The police pull you over one rainy night on the way home, the red and blue lights smeared across your rear window, and they ask you to take a breath test. The officer gets the Breathalyzer out, has you blow into it and then nods knowingly. She tells you to get out and get in the back of the squad car: You're over the .08 limit, and you're going to jail.
A lot of people just accept it; that's what the test said, after all. It's not like the officer made a judgment call - she has solid test results to back up the arrest. Even if you think you're sober - you feel fine, and all you did was have one drink with dinner - you may just assume that you were unknowingly over the limit and can't beat the charges.
You don't have to accept the results of a test without question. Breath tests can be wrong, and they must be properly maintained and calibrated to give accurate results. If they are neglected or carried around in squad cars without ever being examined properly, who knows what the results really mean? A person who is sober could register over the legal limit, while someone far over the limit could blow into it and be found sober.
Generally speaking, the police must follow these guidelines when they use breath tests:
- The breath tester has to be on a list of approved devices.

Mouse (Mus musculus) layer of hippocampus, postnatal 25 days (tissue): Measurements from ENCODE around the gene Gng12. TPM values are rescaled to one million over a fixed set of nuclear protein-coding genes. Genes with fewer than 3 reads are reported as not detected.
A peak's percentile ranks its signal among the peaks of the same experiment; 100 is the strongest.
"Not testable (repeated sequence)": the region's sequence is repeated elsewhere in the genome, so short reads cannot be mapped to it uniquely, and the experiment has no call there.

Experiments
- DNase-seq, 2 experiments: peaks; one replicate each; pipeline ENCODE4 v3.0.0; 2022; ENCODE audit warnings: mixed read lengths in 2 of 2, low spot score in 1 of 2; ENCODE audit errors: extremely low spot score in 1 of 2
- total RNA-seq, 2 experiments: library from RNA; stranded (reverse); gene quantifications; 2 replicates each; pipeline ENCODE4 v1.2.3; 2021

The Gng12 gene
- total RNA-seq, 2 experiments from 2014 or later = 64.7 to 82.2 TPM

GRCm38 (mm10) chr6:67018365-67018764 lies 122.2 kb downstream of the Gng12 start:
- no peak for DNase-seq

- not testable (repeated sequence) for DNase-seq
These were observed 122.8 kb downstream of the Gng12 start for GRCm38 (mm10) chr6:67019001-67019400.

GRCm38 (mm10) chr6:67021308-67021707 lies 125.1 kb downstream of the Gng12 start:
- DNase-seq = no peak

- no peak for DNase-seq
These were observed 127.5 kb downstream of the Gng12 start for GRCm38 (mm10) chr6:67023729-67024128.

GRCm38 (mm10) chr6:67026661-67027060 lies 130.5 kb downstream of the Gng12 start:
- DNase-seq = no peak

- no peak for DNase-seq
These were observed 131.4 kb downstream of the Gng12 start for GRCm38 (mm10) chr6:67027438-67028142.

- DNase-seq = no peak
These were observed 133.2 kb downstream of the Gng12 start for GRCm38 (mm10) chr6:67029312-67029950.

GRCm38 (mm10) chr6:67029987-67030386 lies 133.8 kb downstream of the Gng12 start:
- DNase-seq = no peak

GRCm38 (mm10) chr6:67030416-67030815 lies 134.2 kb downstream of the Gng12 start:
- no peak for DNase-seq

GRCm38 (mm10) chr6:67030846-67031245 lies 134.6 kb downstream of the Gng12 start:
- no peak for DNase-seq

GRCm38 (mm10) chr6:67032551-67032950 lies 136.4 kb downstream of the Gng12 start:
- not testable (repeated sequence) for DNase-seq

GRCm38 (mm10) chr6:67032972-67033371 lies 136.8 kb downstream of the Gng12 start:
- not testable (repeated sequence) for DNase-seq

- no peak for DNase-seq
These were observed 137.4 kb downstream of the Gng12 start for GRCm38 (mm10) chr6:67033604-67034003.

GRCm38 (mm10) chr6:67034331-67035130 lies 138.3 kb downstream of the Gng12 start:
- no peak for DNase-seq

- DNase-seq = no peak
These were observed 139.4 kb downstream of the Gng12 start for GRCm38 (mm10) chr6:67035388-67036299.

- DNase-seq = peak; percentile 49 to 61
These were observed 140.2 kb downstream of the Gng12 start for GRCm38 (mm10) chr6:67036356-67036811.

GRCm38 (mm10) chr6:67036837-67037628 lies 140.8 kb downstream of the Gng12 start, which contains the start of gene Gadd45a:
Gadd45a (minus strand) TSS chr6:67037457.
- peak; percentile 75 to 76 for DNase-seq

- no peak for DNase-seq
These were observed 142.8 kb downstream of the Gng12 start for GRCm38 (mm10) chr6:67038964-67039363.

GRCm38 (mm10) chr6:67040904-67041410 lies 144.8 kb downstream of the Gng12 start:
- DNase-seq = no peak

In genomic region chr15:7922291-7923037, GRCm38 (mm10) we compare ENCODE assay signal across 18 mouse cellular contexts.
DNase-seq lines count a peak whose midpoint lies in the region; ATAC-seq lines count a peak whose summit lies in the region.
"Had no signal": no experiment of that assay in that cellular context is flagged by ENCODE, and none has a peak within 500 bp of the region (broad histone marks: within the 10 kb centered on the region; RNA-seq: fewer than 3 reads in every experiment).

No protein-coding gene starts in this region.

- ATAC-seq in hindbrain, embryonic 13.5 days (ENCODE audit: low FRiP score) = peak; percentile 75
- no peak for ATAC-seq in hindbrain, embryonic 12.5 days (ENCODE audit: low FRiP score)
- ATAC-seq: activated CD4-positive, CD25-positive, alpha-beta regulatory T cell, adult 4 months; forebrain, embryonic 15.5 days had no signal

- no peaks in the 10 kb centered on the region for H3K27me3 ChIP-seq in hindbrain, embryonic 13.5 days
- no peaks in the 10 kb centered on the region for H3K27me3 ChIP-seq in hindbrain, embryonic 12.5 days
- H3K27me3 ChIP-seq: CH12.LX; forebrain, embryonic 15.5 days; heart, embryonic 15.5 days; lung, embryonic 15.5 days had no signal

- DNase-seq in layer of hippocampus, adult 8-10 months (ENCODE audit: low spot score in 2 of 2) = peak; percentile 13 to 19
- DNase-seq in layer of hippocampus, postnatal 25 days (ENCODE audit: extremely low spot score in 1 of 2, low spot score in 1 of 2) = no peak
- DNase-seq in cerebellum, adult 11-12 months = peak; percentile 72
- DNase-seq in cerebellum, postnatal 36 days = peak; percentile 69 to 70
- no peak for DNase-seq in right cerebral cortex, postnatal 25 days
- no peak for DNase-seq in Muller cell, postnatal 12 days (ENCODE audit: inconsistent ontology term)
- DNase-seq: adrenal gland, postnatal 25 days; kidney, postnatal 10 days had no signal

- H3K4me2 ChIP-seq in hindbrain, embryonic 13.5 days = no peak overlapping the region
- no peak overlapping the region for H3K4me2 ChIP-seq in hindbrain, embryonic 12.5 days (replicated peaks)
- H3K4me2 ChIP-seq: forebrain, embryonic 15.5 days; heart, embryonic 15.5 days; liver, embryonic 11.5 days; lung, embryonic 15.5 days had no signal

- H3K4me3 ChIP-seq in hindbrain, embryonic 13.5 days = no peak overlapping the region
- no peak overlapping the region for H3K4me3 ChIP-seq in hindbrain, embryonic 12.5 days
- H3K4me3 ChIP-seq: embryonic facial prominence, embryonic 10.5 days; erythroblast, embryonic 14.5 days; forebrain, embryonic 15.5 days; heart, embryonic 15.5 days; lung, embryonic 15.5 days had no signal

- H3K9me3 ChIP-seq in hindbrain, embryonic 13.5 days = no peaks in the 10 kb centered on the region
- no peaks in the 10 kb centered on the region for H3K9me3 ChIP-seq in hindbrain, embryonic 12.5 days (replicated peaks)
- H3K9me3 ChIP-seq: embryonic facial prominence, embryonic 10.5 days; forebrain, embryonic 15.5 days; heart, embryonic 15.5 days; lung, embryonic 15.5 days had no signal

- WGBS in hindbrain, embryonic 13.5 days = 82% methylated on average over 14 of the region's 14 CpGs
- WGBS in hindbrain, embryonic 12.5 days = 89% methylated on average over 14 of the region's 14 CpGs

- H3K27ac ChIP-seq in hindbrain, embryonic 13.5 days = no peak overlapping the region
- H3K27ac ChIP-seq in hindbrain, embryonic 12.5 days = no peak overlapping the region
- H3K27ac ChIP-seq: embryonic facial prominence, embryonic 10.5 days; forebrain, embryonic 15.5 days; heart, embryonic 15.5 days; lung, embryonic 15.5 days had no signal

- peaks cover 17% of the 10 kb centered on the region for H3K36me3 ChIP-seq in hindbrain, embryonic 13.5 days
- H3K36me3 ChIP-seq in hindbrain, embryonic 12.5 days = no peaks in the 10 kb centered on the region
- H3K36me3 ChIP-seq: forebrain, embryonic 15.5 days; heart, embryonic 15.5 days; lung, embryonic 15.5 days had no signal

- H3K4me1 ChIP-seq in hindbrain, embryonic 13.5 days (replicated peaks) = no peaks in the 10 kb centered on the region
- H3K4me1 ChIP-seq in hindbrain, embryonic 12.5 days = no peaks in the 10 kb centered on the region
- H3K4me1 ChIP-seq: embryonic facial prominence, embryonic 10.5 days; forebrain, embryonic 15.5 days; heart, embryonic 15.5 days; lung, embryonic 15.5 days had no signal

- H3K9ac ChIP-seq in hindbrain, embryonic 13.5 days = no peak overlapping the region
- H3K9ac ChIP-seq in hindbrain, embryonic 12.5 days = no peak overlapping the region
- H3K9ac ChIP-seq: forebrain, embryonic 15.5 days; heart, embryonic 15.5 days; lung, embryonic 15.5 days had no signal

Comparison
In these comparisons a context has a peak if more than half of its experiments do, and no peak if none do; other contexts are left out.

- Police officers have to be trained and certified to use that specific test.
- The test must be done without outside factors that could influence it. For instance, if the person eats or burps, it could throw off the test.
- The officer has to follow the training exactly when having the person use the device.
- The Breathalyzer has to get two different results, and the readings need to be close - usually within .02. If they are not, this could indicate that the test is faulty, hasn't been calibrated recently enough and hasn't been maintained properly.
While these rules are more general, it's important to note that specific rules vary from state to state. In Michigan, each test has to be checked and calibrated roughly once a week. The two calibrations can't have more than 14 days in between, though they don't have to be carried out exactly every seven days.
Were you arrested after being given a breath test with results that surprised you? If so, it's possible that the test was faulty, neglected and unreliable. It's also possible that the test had not been calibrated in more than the 14-day maximum. When this happens, you have to know all of the defense options that you have as you face your OWI charges.